Posted by Sequel on October 29, 2013
Topic: blogs, Trade Secrets
Tags: Attorney Fees, Bad Faith
Bad Faith Applies to Continuing Baseless Suits, Court Rules

In the 47 states that have adopted The Uniform Trade Secrets Act, a plaintiff who files a lawsuit in bad faith for misappropriation of trade secrets can be ordered to pay the defendant’s attorney fees. Until recently, however, it wasn’t clear whether such a right extended to defendants against whom such a lawsuit was maintained after it is clear plaintiff cannot prevail.

The U.S. Court of Appeals for the Seventh Circuit recently ruled in Tradesman International, Inc. v. John Black, et al., ( that awarding attorney fees to defendants in such cases is called for by “common sense.” The court wrote: “[r]egardless of her intention at the time of filing, surely a plaintiff makes a claim in bad faith if she continues to pursue a lawsuit – even after it becomes clear that she has no chance to win the lawsuit – in order to cause harm to the defendant.”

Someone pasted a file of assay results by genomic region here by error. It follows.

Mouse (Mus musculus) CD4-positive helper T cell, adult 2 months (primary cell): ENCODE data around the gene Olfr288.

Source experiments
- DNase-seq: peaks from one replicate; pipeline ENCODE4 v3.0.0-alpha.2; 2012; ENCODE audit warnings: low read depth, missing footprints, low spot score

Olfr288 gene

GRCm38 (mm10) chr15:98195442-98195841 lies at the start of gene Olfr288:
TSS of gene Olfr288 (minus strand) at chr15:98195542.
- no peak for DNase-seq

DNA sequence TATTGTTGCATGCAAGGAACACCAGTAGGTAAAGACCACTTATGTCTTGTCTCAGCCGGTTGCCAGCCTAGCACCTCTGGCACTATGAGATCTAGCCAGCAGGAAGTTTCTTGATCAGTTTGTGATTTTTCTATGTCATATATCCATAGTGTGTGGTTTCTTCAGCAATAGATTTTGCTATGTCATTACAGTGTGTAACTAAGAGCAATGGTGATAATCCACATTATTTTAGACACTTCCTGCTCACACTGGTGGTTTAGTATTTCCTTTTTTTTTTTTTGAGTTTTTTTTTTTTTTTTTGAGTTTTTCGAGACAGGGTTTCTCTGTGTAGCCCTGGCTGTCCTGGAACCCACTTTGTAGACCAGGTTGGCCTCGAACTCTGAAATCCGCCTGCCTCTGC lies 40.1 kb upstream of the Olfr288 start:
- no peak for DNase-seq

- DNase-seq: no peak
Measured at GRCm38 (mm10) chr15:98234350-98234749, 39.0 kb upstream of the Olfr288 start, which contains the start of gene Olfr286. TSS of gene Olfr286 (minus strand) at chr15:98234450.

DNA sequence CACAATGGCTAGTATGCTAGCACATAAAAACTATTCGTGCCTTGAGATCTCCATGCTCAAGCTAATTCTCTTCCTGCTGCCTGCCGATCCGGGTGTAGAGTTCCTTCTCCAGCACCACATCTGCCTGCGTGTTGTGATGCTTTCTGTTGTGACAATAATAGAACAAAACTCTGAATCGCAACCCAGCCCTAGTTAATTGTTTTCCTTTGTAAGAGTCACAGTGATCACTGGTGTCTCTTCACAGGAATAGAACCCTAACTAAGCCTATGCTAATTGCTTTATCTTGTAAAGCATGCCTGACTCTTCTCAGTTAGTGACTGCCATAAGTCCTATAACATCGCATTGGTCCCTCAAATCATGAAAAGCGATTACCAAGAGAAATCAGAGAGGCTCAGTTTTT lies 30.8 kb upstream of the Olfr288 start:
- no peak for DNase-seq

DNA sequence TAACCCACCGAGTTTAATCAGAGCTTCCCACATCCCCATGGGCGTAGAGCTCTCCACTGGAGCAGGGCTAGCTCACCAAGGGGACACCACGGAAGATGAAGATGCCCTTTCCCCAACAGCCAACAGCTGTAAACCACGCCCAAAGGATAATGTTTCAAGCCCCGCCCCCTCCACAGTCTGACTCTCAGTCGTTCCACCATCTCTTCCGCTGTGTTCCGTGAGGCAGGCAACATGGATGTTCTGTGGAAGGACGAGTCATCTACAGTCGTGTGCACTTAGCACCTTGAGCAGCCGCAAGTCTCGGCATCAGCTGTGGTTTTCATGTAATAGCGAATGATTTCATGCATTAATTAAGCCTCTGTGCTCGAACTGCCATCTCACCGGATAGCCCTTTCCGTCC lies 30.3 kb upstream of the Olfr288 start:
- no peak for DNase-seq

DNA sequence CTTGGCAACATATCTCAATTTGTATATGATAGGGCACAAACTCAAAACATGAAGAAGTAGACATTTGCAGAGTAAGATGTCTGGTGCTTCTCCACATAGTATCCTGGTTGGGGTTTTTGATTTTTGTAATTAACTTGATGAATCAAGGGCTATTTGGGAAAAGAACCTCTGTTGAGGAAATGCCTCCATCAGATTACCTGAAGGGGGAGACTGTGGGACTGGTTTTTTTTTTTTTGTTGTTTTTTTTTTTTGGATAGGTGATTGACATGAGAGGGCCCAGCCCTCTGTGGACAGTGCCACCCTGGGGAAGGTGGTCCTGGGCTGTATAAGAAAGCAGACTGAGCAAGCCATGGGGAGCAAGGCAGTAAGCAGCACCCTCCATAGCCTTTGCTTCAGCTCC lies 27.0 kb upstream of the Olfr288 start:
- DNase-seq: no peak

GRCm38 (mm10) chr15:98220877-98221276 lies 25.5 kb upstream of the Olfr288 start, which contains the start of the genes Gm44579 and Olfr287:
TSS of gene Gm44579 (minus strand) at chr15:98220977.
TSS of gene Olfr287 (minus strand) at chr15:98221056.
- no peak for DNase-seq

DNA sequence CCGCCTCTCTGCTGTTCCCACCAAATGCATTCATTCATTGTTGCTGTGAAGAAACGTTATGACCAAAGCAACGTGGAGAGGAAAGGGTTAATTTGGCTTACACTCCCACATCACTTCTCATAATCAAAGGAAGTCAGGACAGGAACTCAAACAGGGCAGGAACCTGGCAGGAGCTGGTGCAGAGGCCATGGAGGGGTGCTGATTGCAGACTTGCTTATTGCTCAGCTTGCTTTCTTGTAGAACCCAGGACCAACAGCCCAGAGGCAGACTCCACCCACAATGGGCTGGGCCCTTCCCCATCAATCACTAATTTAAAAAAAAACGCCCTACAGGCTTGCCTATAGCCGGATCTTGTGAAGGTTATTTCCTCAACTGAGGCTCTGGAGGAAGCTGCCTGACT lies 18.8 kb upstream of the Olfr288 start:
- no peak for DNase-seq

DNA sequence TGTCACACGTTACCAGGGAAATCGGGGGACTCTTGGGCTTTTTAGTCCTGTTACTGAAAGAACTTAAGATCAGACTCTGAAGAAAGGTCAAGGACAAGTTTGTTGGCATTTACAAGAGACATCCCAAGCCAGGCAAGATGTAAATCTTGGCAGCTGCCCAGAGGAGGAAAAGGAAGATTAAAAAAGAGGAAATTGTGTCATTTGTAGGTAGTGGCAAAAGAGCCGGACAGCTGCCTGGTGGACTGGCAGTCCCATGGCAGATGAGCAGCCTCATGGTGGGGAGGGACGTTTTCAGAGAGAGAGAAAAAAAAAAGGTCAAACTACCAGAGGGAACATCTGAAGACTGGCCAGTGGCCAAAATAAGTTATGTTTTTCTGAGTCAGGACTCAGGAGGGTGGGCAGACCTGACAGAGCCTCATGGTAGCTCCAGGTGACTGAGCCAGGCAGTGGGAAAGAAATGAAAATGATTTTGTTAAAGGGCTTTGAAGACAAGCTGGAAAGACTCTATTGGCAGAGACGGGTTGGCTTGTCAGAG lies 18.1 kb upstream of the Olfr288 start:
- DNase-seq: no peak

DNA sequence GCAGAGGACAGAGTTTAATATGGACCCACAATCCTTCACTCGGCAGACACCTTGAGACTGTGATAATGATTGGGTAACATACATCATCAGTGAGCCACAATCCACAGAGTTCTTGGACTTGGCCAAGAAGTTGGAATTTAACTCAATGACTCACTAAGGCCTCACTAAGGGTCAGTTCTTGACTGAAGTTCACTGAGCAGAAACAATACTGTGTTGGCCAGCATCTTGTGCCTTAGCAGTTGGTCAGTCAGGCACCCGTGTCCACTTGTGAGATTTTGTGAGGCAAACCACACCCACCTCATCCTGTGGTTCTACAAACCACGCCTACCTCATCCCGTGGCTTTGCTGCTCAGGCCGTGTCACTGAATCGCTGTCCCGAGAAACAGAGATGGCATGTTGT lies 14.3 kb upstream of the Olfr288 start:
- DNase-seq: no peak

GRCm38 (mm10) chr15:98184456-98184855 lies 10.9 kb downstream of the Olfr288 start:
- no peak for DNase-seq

It would appear, then, that plaintiffs pursuing a trade secrets case should reconsider the good-faith nature of their ongoing claims during discovery and trial to avoid paying the other side’s fees.

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